the unmarried women are unconsciously preventing themselves from
There is evidence that something similar may be going on in our
own culture. Almost everyone knows of a couple who have tried
unsuccessfully for years to have a child. They finally adopt,
and shortly thereafter the woman gets pregnant. Again this
suggests that finally having a child enabled the woman and/or
her husband to overcome some sort of inhibition that was
blocking the effects of her and/or his fertility.
The fears we share with the other members of our culture can
also affect us greatly. In the nineteenth century, tuberculosis
killed tens of thousands of people, but starting in the 1880s,
death rates began to plummet. Why? Previous to that decade no
one knew what caused TB, which gave it an aura of terrifying
mystery. But in 1882 Dr. Robert Koch made the momentous
discovery that TB was caused by a bacterium. Once this knowledge
reached the general public, death rates fell from 600 per
100,000 to 200 per 100,000, despite the fact that it would be
nearly half a century before an effective drug treatment could
Fear apparently has been an important factor in the success
rates of organ transplants as well. In the 1950s kidney
transplants were only a tantalizing possibility. Then a doctor
in Chicago made what
seemed to be a successful transplant He published his findings,
and soon after other successful transplants took place around
the world. Then the first transplant failed. In fact, the doctor
discovered that the kidney had actually been rejected from the
start. But it did not matter.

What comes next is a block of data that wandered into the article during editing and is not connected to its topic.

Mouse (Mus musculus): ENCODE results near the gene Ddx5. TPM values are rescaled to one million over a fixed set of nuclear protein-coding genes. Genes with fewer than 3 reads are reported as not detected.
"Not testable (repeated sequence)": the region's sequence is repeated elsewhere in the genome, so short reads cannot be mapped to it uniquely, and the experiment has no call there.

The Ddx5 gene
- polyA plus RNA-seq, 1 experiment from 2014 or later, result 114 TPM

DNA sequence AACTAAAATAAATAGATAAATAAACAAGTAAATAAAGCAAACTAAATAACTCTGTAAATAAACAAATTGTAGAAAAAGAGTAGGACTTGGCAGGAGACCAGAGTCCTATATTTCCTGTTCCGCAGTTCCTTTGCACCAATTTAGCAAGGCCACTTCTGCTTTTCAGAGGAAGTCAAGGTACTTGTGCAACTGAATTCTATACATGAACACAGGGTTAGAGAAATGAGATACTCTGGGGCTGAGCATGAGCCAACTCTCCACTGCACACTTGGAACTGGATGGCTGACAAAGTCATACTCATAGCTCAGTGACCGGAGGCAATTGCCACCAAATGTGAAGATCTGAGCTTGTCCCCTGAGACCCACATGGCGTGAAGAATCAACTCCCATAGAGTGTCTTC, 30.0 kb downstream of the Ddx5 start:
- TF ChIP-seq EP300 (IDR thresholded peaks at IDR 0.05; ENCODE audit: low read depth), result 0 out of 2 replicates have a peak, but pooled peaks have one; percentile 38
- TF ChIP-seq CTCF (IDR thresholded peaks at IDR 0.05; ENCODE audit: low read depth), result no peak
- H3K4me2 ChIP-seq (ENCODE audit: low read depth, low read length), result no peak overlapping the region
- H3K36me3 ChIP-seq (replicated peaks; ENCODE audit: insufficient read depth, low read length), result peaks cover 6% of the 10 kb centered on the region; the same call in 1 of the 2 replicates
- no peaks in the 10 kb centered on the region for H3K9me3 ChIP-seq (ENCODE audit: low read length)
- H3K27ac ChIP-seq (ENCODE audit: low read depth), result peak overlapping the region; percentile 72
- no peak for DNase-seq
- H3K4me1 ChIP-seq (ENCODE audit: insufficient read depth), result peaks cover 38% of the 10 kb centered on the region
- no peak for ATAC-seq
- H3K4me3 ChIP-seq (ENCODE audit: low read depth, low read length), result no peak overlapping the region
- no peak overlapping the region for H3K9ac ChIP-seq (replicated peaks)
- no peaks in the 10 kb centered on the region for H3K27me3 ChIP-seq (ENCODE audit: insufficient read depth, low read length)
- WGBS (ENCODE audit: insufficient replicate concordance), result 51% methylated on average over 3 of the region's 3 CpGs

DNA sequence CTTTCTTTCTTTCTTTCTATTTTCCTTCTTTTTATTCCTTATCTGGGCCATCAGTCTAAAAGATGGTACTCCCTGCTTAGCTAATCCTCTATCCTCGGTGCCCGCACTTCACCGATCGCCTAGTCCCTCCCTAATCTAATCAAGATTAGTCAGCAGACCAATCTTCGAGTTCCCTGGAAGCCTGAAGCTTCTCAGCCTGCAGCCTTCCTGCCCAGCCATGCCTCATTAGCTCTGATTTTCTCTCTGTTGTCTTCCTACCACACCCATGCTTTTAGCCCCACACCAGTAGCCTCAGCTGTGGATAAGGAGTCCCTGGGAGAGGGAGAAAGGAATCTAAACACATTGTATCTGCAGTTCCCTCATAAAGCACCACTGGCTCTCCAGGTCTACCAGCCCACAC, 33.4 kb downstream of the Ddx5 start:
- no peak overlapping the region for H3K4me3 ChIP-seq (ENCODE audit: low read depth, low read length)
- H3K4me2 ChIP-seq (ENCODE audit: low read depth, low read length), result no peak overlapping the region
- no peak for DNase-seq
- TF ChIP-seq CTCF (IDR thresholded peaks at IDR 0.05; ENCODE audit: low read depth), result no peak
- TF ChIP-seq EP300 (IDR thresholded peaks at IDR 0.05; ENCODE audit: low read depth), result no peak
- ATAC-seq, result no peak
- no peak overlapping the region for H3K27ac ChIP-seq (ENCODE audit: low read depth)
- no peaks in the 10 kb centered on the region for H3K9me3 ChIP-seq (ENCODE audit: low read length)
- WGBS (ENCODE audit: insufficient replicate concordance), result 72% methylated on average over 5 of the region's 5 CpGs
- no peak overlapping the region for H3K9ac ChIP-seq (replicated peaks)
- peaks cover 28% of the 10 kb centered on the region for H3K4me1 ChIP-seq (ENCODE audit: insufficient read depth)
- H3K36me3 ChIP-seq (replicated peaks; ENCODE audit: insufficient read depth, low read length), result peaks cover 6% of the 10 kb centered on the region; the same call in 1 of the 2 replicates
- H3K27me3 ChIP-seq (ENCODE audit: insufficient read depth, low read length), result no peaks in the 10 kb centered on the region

Once transplant recipients
believed they could survive, they did, and success rates soared
beyond all expectations.47
THE BELIEFS WE EMBODY IN OUR ATTITUDES
Another way belief manifests in our lives is through our
attitudes. Studies have shown that the attitude an expectant
mother has toward her baby, and pregnancy in general, has a
direct correlation with the complications she will experience
during childbirth, as well as with the medical problems her
newborn infant will have after it is born.48
Indeed, in the past decade an avalanche of studies has poured in
demonstrating the effect our attitudes have on a host of medical
conditions. People who score high on tests designed to measure
hostility and aggression are seven times more likely to die from
heart problems than people who receive low scores.49
Married women have stronger immune systems than separated or
divorced women, and happily married women have even stronger
immune systems.50 People
with AIDS who display a fighting spirit live longer than
AIDS-infected individuals who have a passive attitude.51
People with cancer also live longer if they maintain a fighting
spirit,52 Pessimists get
more colds than optimists.53
Stress lowers the immune response;54
people who have just lost their spouse have an increased
incidence of illness and disease,55
and on and on.
THE BELIEFS WE EXPRESS THROUGH THE POWER OF OUR WILL
The types of belief we have examined so far can be viewed
largely as passive beliefs, beliefs we allow our culture or the
normal state of our thoughts to impose upon us.
in the form of a steely and unswerving will can also be used to
sculpt and control the body holographic. In the 1970s, Jack
Schwarz, a Dutch-born author and lecturer, astounded researchers
in laboratories across the United States with his ability to
willfully control his body’s internal biological processes.
In studies conducted at the Menninger Foundation, the University
of California’s Langley Porter Neuropsychiatric Institute, and
others, Schwarz astonished doctors by sticking mammoth six-inch sailmaker’s needles completely through his arms without
bleeding, without flinching, and without producing beta brain
waves (the type of brain waves normally produced when a person